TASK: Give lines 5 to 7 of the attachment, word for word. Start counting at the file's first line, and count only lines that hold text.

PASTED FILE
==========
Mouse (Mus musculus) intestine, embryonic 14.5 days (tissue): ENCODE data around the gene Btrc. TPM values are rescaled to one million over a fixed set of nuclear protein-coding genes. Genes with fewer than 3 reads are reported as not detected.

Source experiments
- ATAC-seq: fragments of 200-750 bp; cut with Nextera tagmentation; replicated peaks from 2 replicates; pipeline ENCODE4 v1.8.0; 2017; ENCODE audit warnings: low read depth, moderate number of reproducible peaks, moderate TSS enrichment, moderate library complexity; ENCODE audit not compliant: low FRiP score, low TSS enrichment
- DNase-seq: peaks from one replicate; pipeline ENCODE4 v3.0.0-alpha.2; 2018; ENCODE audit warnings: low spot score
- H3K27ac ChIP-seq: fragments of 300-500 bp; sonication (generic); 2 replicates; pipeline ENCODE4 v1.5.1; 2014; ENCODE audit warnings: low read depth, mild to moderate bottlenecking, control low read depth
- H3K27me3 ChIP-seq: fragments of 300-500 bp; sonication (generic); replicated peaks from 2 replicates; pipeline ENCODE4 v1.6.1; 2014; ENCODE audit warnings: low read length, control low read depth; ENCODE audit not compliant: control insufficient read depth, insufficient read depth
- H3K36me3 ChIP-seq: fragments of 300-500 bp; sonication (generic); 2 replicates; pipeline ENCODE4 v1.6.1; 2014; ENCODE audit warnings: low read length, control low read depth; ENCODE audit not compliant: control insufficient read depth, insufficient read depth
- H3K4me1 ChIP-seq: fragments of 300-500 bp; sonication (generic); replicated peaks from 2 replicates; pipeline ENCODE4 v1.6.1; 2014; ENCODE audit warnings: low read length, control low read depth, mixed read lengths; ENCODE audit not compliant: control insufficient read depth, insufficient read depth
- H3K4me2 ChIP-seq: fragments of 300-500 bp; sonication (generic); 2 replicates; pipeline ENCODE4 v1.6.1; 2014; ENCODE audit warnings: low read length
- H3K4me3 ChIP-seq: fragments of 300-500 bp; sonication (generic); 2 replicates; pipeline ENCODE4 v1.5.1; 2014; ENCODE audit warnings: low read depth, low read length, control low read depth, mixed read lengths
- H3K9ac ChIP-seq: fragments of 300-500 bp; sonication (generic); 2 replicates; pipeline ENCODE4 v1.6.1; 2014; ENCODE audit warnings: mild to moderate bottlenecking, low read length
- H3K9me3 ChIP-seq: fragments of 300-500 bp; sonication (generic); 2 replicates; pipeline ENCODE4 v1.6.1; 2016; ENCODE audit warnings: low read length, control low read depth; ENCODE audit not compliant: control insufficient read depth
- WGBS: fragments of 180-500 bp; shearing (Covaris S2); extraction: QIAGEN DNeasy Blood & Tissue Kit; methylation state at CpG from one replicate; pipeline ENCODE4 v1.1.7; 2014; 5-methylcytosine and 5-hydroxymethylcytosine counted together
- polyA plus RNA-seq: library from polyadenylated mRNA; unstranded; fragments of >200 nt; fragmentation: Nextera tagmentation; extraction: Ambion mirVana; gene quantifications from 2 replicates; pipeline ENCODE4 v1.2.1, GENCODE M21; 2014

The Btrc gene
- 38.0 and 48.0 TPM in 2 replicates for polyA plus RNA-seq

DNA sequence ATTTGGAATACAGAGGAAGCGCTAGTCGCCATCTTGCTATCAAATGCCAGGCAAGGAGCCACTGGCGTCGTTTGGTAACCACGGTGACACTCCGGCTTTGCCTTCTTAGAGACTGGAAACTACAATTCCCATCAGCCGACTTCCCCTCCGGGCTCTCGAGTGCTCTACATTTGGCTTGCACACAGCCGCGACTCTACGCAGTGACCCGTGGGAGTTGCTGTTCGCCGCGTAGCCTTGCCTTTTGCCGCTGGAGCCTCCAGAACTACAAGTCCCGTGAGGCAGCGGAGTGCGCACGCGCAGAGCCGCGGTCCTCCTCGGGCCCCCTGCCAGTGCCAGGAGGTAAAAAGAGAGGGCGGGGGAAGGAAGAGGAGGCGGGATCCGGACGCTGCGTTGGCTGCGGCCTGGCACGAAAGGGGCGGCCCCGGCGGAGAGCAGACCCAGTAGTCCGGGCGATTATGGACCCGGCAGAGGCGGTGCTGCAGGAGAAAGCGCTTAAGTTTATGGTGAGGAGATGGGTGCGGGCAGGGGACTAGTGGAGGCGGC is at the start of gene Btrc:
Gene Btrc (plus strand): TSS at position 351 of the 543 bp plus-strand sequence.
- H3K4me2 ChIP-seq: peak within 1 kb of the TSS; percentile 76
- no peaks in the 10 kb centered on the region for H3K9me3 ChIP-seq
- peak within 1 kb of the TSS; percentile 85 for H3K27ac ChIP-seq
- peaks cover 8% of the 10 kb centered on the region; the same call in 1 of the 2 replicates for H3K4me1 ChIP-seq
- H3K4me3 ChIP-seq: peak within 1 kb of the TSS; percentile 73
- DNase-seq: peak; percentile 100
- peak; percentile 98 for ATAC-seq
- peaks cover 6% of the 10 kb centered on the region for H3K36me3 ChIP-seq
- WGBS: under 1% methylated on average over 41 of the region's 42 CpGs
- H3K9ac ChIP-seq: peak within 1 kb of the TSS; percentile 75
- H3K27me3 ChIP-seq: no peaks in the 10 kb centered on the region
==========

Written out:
- H3K27ac ChIP-seq: fragments of 300-500 bp; sonication (generic); 2 replicates; pipeline ENCODE4 v1.5.1; 2014; ENCODE audit warnings: low read depth, mild to moderate bottlenecking, control low read depth
- H3K27me3 ChIP-seq: fragments of 300-500 bp; sonication (generic); replicated peaks from 2 replicates; pipeline ENCODE4 v1.6.1; 2014; ENCODE audit warnings: low read length, control low read depth; ENCODE audit not compliant: control insufficient read depth, insufficient read depth
- H3K36me3 ChIP-seq: fragments of 300-500 bp; sonication (generic); 2 replicates; pipeline ENCODE4 v1.6.1; 2014; ENCODE audit warnings: low read length, control low read depth; ENCODE audit not compliant: control insufficient read depth, insufficient read depth